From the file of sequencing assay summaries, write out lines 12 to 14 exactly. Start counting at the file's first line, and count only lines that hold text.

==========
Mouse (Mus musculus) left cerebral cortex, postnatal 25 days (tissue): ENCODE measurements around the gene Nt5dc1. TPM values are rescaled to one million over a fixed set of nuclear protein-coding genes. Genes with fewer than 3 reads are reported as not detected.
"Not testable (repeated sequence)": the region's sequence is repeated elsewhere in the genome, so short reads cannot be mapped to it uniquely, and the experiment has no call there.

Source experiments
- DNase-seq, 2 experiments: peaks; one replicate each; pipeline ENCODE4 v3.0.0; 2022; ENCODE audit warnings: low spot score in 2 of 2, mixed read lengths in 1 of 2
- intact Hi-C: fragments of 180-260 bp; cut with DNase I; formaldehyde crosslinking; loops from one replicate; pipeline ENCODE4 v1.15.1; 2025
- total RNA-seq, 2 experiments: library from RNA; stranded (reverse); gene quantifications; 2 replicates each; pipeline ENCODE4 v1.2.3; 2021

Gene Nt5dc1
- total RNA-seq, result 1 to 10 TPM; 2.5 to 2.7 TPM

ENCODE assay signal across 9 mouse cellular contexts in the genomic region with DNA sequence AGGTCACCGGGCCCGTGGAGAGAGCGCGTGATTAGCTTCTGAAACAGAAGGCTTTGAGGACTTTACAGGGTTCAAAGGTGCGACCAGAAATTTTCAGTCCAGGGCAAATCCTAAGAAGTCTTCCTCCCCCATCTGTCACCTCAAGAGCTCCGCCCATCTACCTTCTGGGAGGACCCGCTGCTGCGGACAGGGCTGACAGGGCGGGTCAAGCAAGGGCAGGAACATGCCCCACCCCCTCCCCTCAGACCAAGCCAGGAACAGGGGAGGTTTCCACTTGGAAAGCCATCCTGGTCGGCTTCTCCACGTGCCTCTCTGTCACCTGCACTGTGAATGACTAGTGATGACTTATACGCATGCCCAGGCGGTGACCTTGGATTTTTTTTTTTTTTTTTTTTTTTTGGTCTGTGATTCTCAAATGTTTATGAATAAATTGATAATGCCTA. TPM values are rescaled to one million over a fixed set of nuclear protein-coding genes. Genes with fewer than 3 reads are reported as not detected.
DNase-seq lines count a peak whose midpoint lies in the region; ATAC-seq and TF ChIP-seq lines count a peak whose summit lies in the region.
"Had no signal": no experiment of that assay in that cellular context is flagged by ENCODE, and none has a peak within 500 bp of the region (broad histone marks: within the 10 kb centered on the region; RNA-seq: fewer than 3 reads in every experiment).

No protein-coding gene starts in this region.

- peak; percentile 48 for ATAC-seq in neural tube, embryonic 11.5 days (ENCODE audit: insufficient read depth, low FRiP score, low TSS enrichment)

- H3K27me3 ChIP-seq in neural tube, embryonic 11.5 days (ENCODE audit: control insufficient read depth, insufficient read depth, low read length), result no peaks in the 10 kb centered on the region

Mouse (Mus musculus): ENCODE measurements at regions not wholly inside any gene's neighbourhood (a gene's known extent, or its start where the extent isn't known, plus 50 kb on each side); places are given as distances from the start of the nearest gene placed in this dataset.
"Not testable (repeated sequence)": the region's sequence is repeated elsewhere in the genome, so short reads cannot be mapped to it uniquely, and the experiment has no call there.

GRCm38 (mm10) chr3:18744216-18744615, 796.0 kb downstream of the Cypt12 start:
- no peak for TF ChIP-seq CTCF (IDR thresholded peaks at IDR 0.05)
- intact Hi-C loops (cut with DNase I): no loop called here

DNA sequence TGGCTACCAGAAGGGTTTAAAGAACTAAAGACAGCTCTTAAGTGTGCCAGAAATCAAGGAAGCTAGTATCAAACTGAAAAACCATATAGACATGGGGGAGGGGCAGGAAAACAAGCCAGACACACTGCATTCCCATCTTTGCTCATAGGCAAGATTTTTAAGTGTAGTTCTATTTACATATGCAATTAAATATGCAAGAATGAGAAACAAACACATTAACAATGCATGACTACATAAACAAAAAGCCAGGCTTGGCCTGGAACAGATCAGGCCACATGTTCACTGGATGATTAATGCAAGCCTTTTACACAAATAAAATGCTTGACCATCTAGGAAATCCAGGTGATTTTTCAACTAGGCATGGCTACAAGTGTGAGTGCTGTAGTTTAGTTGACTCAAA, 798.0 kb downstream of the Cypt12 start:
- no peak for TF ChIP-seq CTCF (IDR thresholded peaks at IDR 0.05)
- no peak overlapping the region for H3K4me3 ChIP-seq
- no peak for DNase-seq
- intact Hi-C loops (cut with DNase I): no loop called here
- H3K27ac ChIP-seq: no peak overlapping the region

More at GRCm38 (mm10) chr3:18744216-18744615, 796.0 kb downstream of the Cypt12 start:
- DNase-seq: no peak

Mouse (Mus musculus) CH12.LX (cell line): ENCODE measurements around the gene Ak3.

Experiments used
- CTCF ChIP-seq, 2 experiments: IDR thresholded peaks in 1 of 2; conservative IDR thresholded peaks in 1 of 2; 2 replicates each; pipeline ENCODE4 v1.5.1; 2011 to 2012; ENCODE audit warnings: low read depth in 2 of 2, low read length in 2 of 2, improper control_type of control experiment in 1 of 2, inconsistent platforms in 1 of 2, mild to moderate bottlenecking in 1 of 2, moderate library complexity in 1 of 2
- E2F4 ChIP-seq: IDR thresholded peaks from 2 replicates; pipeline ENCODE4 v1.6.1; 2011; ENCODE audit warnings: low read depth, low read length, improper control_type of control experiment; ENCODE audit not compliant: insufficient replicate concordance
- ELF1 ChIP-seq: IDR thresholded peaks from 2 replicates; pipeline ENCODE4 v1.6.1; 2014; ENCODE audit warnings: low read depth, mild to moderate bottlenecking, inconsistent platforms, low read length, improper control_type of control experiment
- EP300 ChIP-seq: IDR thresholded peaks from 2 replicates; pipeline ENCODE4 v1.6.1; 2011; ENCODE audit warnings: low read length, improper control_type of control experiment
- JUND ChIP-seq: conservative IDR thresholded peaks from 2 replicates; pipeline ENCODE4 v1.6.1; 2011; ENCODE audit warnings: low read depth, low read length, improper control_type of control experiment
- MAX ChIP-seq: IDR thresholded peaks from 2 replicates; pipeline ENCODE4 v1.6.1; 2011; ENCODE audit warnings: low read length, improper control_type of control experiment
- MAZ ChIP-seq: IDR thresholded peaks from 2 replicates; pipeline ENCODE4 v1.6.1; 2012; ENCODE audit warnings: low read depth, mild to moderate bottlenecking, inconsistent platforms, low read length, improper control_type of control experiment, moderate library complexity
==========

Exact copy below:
No protein-coding gene starts in this region.

- peak; percentile 48 for ATAC-seq in neural tube, embryonic 11.5 days (ENCODE audit: insufficient read depth, low FRiP score, low TSS enrichment)

- H3K27me3 ChIP-seq in neural tube, embryonic 11.5 days (ENCODE audit: control insufficient read depth, insufficient read depth, low read length), result no peaks in the 10 kb centered on the region